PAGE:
James Gandolfini has been memorialized in countless essays about his greatest role—the role that revolutionized television, the role that paved the way for so many other troubled men who served as microcosms of the American experience for viewers and critics. Under tragic circumstances, this week brought a renewed focus upon Tony Soprano, and what that violent, complicated character meant, and not just to us—to TV and how we watch it. But as summer officially arrives, we find ourselves thinking about other violent, complicated characters whose stories are due to end very soon, and oh-so-dramatically. Men like Don Draper and Walter White. When Mad Men and Breaking Bad are over, is the television anti-hero here to stay? 

The heavy, heavy shows that feature these men—and, yes, they are almost always men—are labeled brilliant because they are able to say something about the American condition through despicable guys who are somehow watchable and also somehow representative. Heather Havrilesky wrote in Salon: "No TV character captured the longing and melancholy of American life better than Tony Soprano, and no actor could bring those emotions to the surface better than Gandolfini." At Vulture, Margaret Lyons called Tony "the mobster, Willy Loman." But of course Arthur Miller's salesman never did anything nearly as horrible as the crimes that Tony committed. Nor was he a meth dealer. Nor did he steal a dead man's life. He was a small man, trying to do right by his sons, and failing miserably. 

Of course Willy existed in a simpler time. Tony Soprano was a result of his. "As our social life became reduced to considerations of the bottom line, the violence and humiliation Tony wrought in the name of 'just business' — to quote the famous line from 'The Godfather,' a movie that haunts Tony’s imagination — spoke to Americans in upheaval," Lee Siegel wrote in The New York Times. "Here was a sociopath who now seemed like the guy next door, a Ward Cleaver for the 21st century." In the new issue of The Atlantic, James Parker writes of Walter White in similar terms. "At one level, Breaking Bad is the story of a business," he says. "From their little start-up in the rumbling RV, Walter and Jesse push out into the meth market, widening and narrowing, gaining and losing personnel."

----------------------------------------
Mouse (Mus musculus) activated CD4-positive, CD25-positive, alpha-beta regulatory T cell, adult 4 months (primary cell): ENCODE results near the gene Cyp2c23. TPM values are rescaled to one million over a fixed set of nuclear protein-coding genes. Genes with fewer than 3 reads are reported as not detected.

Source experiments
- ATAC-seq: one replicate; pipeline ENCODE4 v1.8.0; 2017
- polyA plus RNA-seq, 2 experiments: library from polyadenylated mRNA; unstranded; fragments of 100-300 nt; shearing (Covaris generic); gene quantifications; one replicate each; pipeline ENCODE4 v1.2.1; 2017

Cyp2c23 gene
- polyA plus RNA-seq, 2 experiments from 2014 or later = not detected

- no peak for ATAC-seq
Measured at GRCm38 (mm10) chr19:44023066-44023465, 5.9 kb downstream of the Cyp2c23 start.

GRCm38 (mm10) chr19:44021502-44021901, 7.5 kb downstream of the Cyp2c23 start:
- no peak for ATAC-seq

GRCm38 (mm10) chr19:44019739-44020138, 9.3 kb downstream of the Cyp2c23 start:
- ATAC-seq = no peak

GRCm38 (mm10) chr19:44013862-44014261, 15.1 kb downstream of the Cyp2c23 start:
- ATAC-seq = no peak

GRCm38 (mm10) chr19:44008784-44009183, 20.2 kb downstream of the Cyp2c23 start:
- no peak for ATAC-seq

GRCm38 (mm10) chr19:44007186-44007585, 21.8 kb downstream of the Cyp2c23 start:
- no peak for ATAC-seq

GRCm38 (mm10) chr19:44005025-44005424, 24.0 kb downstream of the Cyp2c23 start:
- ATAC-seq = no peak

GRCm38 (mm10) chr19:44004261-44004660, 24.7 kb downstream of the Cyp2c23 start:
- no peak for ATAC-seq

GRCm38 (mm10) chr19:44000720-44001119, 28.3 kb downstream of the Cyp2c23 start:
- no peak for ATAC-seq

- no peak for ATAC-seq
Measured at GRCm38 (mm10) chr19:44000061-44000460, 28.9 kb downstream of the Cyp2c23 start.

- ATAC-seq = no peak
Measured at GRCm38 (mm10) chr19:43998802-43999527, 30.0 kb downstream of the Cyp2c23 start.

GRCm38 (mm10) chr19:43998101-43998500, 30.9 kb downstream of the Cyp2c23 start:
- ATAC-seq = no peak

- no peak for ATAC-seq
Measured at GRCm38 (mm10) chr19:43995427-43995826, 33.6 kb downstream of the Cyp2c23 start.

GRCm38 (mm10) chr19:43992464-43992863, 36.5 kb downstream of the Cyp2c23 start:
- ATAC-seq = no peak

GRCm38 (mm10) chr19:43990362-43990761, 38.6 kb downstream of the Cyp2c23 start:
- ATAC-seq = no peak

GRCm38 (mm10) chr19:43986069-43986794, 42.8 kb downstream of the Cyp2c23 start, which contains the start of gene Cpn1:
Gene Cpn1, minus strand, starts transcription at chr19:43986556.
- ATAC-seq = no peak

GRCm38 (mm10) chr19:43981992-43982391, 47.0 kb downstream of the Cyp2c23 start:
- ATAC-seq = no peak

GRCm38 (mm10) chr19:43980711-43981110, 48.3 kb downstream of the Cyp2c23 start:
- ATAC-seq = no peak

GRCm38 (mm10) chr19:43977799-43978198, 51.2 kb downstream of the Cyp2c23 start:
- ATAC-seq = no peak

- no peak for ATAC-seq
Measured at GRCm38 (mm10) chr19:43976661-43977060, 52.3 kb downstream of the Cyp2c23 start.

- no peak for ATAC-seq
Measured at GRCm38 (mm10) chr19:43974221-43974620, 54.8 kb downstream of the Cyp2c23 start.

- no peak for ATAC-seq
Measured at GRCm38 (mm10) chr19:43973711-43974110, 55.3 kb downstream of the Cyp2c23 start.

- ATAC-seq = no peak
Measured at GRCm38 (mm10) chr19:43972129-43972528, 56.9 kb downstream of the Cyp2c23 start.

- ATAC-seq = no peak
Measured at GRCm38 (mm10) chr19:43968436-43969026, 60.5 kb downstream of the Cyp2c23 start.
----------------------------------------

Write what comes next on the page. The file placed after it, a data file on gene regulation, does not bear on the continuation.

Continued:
But we also like these characters because they are entertaining, to a point. Don Draper's inner demons this year became tedious. He became a character that never seemed to grow or change. Andy Greenwald at Grantland wrote: "In 1968, Don Draper is an empty Jaguar with tinted windows: great to look at it, but a disaster under the hood." He's a man not in an inherently evil position, but he acts inherently evil. At the end of the most recent episode Peggy Olson called him a "monster." 

When Don and Walter finally leave the air—likely, in death—there will be other anti-heroes left. They might not be quite as lauded, but they're not going anywhere. Boardwalk Empire has Nucky Thompson. Homeland has Nicholas Brody coming back more than you'd expect, and it has that rare female example in Carrie Mathison. (Mathison almost doesn't count since her complication is rendered as a disease rather than a tendency for evil.) In two weekends, Showtime brings us Ray Donavan. The anti-hero as representation of the American male is still very much with us—even our superheroes are now, in some ways, anti-heroes—but they are perhaps starting to feel repetitive. Perhaps we need a character who doesn't expose just how dark we really are. Where's Coach Taylor when you need him?